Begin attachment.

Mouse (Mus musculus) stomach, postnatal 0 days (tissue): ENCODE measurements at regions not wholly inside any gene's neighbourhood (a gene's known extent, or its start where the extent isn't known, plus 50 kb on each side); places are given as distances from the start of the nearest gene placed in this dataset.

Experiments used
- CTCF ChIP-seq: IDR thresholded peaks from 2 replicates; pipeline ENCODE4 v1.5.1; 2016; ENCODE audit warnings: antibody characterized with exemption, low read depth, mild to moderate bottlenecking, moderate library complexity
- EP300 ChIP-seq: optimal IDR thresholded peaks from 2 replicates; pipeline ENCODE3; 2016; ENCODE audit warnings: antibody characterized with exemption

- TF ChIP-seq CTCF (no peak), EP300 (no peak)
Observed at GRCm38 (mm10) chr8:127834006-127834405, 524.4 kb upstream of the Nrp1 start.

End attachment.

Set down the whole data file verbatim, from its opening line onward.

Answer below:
Mouse (Mus musculus) stomach, postnatal 0 days (tissue): ENCODE measurements at regions not wholly inside any gene's neighbourhood (a gene's known extent, or its start where the extent isn't known, plus 50 kb on each side); places are given as distances from the start of the nearest gene placed in this dataset.

Experiments used
- CTCF ChIP-seq: IDR thresholded peaks from 2 replicates; pipeline ENCODE4 v1.5.1; 2016; ENCODE audit warnings: antibody characterized with exemption, low read depth, mild to moderate bottlenecking, moderate library complexity
- EP300 ChIP-seq: optimal IDR thresholded peaks from 2 replicates; pipeline ENCODE3; 2016; ENCODE audit warnings: antibody characterized with exemption

- TF ChIP-seq CTCF (no peak), EP300 (no peak)
Observed at GRCm38 (mm10) chr8:127834006-127834405, 524.4 kb upstream of the Nrp1 start.